In the past, my reaction would have been, I’m on my own anyway, I don’t even want the social supports.  I want the freedom.  I recall that great “License Expired” essay in GLIL’s newsletter in the middle 1990s. I remember that the Ninth Street Center (now the Paul Rosenfels Community) in New York City made a lot about doing without the social supports. But it was socially “walled off”, protectively tucked away in the East Village.

My own perspective changed during the past few years as I dealt with my own eldercare challenges, and my mother’s decline, and yes, an estate.  Some years back, there was a dangerous situation where my mother’s care could have been or even was compromised because some people didn’t respect me, her son, as an unmarried and uncommitted gay man. 

As I’ve found, we’ve reached the event horizon for libertarian ideas of individualism and absolute personal sovereignty.  The world the past few years has tested its limits. 

As former Washington Blade editor Chris Crain (now World “Citizen Crain” (blog) wrote back in March 2004, “Piddle, Twiddle and Resolve.” 
Pictures: More from the "bash".  

Saturday, February 12, 2011

Anti-gay attitudes in Jamaica lead to requests for asylum while Uganda situation brews

While the press has paid a lot of heed to the horrific anti-gay laws proposed in Uganda (and the recent targeting there), today (Feb. 12), the Washington Post has a story by Shankar Vedantam about gays from Jamaica seeking political asylum in the United States.

Of 92 gays and lesbians who won asylum in 2010, one third were from Jamaica. The article relates an incident where one person here created a Facebook page identifying himself as gay and having links to family members back in Jamaica.  He deleted the page when a cousin warned him that his mother would face “retribution” back in Jamaica but later recreated it without mention of his former life in Jamaica.

The link for the story is here

On Monday, Feb. 14, The Washington Times carried a major front page story by Ioannis Gatsiounis in a "special" to TWT, about the slaying of David Kato Jan. 16, link here.

There are still bills afloat to force parents to "turn in" gay children or renting to known homosexuals, measures that bring back memories of the worst of McCarthyism in this country. One wonders, "why?"  TWT article reads "Uganda ... faces a crisis in drawing a distinction between opposing homosexuality and condoning violence committed in the name of that opposition."  Ask the question, "what are 'they' opposing it for"?  Vicarious immortality?  Tribal values?   Sounds like the Taliban to me.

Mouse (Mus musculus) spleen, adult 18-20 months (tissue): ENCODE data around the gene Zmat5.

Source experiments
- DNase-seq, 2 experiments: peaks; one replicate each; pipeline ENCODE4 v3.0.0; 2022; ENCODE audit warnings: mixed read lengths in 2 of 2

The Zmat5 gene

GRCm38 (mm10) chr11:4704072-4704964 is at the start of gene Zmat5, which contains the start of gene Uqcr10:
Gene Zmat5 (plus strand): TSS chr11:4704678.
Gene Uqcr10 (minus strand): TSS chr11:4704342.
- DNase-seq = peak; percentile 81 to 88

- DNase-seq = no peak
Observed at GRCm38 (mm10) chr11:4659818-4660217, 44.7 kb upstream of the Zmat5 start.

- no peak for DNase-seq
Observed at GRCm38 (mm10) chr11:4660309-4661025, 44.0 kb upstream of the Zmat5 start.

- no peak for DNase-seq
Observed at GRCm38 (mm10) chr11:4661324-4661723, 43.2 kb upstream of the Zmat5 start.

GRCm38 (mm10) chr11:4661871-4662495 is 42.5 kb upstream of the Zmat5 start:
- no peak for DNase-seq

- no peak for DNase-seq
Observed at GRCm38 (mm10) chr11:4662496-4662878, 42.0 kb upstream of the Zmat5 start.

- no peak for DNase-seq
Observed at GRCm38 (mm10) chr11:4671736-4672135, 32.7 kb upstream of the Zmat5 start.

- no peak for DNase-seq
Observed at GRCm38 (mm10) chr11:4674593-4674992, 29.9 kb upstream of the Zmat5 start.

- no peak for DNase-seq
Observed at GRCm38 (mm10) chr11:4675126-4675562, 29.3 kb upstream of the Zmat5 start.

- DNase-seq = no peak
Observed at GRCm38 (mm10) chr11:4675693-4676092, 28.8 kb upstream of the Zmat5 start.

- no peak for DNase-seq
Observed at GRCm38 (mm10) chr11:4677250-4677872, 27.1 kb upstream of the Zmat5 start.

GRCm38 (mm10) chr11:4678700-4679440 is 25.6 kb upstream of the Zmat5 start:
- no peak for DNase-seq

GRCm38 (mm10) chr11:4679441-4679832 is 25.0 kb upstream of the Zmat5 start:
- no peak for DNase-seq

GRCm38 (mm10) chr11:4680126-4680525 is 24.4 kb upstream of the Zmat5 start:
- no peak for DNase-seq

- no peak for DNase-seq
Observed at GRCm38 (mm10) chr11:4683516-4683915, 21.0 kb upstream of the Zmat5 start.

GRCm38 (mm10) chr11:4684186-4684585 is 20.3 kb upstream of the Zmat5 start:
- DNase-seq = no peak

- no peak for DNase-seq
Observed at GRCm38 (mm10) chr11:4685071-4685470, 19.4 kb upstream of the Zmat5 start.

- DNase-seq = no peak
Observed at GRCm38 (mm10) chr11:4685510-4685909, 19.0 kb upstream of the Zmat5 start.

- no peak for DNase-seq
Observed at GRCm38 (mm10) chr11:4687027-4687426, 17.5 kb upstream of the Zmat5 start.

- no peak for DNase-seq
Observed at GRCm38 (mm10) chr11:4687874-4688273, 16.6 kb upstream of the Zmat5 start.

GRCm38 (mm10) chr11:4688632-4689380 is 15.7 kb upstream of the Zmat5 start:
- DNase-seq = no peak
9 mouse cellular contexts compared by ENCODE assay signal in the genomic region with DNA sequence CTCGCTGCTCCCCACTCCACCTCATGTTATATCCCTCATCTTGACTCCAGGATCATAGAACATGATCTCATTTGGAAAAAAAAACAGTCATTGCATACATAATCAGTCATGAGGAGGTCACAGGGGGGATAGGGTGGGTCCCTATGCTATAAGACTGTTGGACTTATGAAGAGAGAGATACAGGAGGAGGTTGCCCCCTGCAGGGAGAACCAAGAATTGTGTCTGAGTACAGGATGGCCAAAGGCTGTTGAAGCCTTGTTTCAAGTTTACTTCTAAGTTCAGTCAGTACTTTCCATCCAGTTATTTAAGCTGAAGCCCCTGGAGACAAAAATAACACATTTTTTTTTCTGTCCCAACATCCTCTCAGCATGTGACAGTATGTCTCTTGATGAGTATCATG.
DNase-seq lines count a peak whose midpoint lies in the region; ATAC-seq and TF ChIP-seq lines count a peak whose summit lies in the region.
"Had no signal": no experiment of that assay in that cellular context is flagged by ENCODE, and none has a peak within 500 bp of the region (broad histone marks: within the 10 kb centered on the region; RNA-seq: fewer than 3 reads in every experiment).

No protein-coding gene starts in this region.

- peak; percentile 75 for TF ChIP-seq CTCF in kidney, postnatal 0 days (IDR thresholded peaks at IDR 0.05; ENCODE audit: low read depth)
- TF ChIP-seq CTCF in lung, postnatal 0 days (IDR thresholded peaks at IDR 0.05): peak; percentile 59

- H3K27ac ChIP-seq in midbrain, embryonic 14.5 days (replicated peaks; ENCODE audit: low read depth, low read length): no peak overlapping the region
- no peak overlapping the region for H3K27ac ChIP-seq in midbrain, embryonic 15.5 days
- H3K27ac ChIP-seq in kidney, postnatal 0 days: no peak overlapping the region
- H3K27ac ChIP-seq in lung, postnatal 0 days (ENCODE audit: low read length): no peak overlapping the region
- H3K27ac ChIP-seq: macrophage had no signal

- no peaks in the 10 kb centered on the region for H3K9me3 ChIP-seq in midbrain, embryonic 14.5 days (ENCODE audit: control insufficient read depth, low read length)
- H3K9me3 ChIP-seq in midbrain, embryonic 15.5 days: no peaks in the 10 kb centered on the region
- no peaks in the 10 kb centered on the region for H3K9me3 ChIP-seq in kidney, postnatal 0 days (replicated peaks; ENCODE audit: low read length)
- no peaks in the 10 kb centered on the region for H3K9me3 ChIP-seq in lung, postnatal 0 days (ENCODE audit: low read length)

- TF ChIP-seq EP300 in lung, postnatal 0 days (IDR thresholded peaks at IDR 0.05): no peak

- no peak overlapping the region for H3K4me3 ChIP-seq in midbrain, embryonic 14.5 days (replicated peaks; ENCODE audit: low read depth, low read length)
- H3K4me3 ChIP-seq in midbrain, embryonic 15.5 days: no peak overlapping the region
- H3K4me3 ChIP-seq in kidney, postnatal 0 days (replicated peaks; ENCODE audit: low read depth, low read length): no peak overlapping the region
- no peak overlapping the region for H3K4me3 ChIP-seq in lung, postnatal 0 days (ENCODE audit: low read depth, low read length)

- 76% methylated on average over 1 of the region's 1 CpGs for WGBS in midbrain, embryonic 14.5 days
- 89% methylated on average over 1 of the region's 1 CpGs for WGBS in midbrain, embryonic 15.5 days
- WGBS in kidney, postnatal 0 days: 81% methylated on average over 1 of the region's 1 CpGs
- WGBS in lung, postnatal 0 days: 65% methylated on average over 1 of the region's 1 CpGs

Pictures: Scenes from the Friday night bash (called "Boys Life") at Cobalt DC.  Rated PG-13 by Western standards.

Friday, February 11, 2011

Tuition recoupment persists as a problem for self-outed under "don't ask don't tell" even as the repeal procedure starts

Chris Johnson has a story in the Washington Blade Feb. 11 over some continuation over the issue of the military trying to recoup tuition from servicemembers discharged under “don’t ask don’t tell”, even as the policy is “gradually” being repealed.  The link is here.

In recent years, SLDN and other legal groups have been able to stop recoupment claims when servicemembers were outed by third parties, but not necessarily when servicemembers  outed themselves.

That’s the case with Sara Isaacson, after separation from the University of North Carolina ROTC program after self-outing shortly before graduation.

Johnson also has a story regarding the progress of the repeal within the Pentagon, which goes through four bureaucratic phases: “pre-repeal, certification, implementation, sustainment”.

It isn't over until the last out!

Wednesday, February 09, 2011

CPAC has a media circus over participation of GOProud; others see "gay conservative" as "oxymoron"

The somewhat artificial alliance of American conservatism – economic, defense, and social, seems to be unraveling according to recent stories about the desire of some components of the CPAC, or Conservative Political Action Committee, to unseat GOProud, a group of “Gay Conservatives” with likely ties to Log Cabin Republicans, or sometimes to the Libertarian Party or to Gays and Lesbians for Individual Liberty (GLIL) which will be 20 years old Feb. 12. Remember it was the LCR (Republican) lawsuit that seemed to point the way to the final unraveling of "don't ask don't tell". 

Stephen Dinan has a headline story in the Washington Times on Wednesday Feb. 9, but the content of the story is far tamer than the hysteria of the headline suggests. Sarah Palin says she thinks conservatism should be inclusive, and the Tea Party has supposedly stayed away from the “religious” idea of family values.